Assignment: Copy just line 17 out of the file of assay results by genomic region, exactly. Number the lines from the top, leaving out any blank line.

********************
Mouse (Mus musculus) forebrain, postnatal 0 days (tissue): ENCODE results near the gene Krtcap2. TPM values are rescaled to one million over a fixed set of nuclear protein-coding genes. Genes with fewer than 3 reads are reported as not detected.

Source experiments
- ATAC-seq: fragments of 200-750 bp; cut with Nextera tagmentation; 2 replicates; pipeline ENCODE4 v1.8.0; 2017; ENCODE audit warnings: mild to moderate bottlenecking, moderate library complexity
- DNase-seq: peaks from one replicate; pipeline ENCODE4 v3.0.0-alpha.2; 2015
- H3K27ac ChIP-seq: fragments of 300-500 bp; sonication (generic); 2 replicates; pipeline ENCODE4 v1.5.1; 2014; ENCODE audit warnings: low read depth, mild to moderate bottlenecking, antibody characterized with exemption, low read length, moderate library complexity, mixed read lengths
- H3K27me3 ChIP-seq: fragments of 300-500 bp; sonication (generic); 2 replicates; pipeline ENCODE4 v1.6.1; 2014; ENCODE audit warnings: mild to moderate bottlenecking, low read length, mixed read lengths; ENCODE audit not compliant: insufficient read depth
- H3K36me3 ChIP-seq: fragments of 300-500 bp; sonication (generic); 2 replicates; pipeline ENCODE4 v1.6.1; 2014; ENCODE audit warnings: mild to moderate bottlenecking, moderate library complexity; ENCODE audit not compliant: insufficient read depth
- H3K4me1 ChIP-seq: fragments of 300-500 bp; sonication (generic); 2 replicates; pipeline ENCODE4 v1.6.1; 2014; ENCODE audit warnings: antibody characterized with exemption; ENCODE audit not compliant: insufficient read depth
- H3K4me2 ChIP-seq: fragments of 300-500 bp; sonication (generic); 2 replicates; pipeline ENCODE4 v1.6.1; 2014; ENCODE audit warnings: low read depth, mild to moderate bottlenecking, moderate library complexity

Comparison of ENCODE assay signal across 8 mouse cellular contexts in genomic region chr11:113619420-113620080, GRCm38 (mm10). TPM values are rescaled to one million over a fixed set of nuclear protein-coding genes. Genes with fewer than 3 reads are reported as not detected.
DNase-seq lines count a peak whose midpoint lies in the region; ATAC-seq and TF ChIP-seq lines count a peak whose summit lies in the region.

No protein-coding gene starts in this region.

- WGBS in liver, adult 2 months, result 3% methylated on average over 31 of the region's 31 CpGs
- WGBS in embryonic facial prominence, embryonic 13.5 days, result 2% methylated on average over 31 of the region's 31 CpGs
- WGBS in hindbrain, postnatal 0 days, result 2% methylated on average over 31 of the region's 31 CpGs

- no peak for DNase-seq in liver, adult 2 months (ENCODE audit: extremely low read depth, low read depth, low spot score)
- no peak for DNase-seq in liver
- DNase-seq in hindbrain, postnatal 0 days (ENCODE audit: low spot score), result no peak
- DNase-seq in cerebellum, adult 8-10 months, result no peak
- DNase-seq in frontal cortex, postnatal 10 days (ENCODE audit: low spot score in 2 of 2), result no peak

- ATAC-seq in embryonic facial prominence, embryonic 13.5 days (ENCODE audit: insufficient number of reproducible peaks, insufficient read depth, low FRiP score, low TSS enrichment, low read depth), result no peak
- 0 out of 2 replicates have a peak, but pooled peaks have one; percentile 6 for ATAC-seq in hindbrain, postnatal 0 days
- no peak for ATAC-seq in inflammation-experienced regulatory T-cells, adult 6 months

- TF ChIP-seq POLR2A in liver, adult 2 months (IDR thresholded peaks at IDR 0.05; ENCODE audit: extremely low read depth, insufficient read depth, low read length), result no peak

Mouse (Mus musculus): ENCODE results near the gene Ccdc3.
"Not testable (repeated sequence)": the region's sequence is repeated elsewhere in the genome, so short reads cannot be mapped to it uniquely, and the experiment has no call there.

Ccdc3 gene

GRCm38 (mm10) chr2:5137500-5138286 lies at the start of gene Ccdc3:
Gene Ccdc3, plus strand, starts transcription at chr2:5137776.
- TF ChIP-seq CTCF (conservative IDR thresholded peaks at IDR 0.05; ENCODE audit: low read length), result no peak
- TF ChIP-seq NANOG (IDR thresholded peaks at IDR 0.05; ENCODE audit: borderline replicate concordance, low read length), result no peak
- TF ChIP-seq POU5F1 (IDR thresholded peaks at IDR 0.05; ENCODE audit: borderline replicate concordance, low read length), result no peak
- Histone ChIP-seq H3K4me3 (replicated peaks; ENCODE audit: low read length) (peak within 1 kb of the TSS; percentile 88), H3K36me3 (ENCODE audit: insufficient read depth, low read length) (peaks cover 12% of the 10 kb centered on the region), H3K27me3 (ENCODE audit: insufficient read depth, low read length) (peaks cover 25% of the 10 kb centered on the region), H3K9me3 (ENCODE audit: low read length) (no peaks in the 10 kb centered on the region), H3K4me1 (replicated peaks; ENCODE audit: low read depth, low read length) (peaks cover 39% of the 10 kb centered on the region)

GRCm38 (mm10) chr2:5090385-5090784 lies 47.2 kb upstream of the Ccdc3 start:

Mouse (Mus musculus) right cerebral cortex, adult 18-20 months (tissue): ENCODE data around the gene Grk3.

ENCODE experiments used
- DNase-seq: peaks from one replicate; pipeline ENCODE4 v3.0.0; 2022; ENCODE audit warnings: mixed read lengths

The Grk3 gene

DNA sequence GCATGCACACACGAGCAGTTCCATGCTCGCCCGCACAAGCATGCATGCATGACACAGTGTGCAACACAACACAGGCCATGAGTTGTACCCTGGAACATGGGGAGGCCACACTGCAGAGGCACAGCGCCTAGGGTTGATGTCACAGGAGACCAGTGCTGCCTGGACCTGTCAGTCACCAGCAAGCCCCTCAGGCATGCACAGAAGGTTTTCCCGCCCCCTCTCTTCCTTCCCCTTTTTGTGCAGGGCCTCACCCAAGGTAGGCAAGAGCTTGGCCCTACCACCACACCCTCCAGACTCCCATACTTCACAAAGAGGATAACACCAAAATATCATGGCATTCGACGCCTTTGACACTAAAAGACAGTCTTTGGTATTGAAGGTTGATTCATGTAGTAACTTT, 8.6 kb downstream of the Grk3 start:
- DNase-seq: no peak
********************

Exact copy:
- no peak for DNase-seq in liver